With conflicts becoming either increasingly drawn-out, asymmetric wars of attrition or normalise into states of no peace – no war, our understanding of conflict and conflict intervention is shifting. Conflicts are rarely determined by military victory, diplomacy or long-term development, but require to securing populations through a comprehensive approach that sees to their political, and economic, as well as their security-related needs. Their outcome will be determined by how well the different arms of government and civil society, both locally and internationally, can work together and how well they understand each others' perspectives.
This inter-disciplinary and custom designed MSc offers the unique opportunity to look at conflict, conflict intervention and post-conflict reconstruction through the lenses of defence, development and diplomacy.
The MSc is designed for graduates with a career in government, the armed forces, inter-governmental organisations, NGOs or academia in mind, and for practitioners looking to enhance their practical skills while placing these within a broader theoretical perspective.
Five core modules worth 75 credits plus a Dissertation worth 60 credits plus three optional modules to the value of 45 credits.
-Defence, Development and Diplomacy in Conflict: Evolving Actors, Factors and Paradigms -Conflict Prevention and Sustainable Peace -Conflict Intervention: International Law, Counter-Insurgency and Conflict Diplomacy -Post-Conflict Reconstruction: Stabilisation, Development and State-Building -Capstone Exercise: Humanitarian Intervention Simulation (in MSc-specific roles) -Dissertation
Optional module in previous years have included: -Religion, Culture and Conflict -Conflict Mediation -Fieldtrip -Conflict Sensitive Programme Management -Re-thinking Counter Terrorism -Conflict Analysis -Urban Violence - Urban Peacebuilding -International Negotiation as Instrument in Conflict Management -Policing Post-Conflict Cities.
Learning and Teaching
At the beginning of the academic year, students go through two-day induction events in which they are informed about the University, the School, the MSc programmes and the facilities available for their learning.
The 180 credits one-year MSc degree programme is divided into five core and three optional modules of 15 credits each. Furthermore, students have to submit a dissertation of 60 credits of not more than15,000 words. Most of the modules are delivered during the first two terms and students spend the remaining time to write the dissertation.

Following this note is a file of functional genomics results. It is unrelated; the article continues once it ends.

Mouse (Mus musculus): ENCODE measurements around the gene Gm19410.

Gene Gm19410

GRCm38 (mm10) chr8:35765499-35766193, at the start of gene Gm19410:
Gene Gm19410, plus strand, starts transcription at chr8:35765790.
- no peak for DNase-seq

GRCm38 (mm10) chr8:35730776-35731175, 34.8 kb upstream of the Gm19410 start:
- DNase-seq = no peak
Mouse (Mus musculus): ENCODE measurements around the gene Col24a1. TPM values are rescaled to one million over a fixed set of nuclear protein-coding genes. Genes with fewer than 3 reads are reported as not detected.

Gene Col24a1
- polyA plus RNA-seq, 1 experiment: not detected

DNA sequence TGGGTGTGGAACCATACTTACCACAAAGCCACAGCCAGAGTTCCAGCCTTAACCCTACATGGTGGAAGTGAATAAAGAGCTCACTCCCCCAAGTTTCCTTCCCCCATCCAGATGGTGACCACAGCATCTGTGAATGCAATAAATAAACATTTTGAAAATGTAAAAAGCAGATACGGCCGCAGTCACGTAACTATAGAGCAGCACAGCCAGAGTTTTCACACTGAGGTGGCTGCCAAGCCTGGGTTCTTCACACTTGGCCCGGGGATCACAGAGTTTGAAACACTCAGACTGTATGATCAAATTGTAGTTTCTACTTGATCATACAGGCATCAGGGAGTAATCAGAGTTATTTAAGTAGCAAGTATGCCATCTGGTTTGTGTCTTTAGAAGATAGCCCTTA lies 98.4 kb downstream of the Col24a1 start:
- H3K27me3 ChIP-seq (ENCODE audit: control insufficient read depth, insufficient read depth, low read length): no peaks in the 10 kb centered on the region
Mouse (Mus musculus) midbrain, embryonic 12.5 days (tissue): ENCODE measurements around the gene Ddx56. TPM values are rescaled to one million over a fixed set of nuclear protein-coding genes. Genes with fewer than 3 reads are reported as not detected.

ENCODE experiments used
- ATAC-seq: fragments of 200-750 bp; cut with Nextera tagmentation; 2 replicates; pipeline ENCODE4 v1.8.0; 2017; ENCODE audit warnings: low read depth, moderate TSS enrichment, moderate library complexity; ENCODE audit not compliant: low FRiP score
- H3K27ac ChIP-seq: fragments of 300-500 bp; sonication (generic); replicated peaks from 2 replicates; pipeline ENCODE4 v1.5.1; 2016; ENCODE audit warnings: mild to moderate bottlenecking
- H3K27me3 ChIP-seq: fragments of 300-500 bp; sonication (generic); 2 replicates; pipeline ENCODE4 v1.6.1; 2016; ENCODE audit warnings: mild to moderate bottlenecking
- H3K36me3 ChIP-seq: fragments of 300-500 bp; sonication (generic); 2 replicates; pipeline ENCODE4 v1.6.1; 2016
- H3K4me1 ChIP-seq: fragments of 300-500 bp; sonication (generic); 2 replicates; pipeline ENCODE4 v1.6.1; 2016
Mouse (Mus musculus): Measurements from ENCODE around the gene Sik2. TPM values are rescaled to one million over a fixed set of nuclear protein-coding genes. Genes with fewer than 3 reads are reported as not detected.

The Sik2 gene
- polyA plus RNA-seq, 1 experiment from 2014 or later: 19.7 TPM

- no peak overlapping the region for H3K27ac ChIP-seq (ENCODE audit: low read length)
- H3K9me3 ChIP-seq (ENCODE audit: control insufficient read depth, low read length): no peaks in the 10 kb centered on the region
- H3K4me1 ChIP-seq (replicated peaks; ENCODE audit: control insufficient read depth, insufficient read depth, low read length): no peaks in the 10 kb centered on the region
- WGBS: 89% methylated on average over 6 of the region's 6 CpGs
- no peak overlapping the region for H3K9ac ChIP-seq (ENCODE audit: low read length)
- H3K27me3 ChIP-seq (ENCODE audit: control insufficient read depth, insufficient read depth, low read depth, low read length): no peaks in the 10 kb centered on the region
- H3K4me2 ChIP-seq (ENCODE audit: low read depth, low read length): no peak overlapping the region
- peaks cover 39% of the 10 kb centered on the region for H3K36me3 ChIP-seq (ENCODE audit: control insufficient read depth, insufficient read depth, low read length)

Although all modules have 18/19 contact hours, the core modules are spread over 9/10 weeks and 132 hours of self-directed learning. The modules are mainly delivered through weekly 2-hour sessions which take the form of a one hour lecture and a one hour tutorial. The form in which seminars are conducted can differ from one module to another. Typically modules would have elements of lectures, discussions, and presentations from students—the extent of each of these components would differ from one module to another. The optional modules of the programme are delivered over two full days, through a mixture of lectures, Q&A sessions, seminar discussions, and role plays.
Formative assessment is given on seminar contributions, role plays, and formative essays. Students have the opportunity to meet their lecturers to discuss their marks and other issues arising from their course performance. Students also have the opportunity to attend ‘essay surgeries’ in which they can discuss the structure and content of their essays early in the course.
Students can also meet their module coordinators or programme coordinator during their weekly contact hours or by making an appointment. When students are working on their dissertations during the latter half of the year, they are required to attend two 4-hour workshops. In addition, they have the opportunity to meet their assigned supervisors for an average of 6 meetings. Students also have access to the MSc Programme Director and the School’s Director of Taught Post Graduate Studies whenever there is a need.
SGIA conducts weekly seminars and organises lectures and conferences which all postgraduate students can attend. Students are also fully integrated into the Durham Global Security Institute, which delivers this MSc programme and hosts guest lectures and seminars throughout the year. These events provide students with the opportunity to engage with, and debate, the most important issues in current political and international studies, and in conflict, peace and security studies.
Throughout the programme students can contact the Careers Office of the University to get advice on available job prospects and get assistance on applying for these.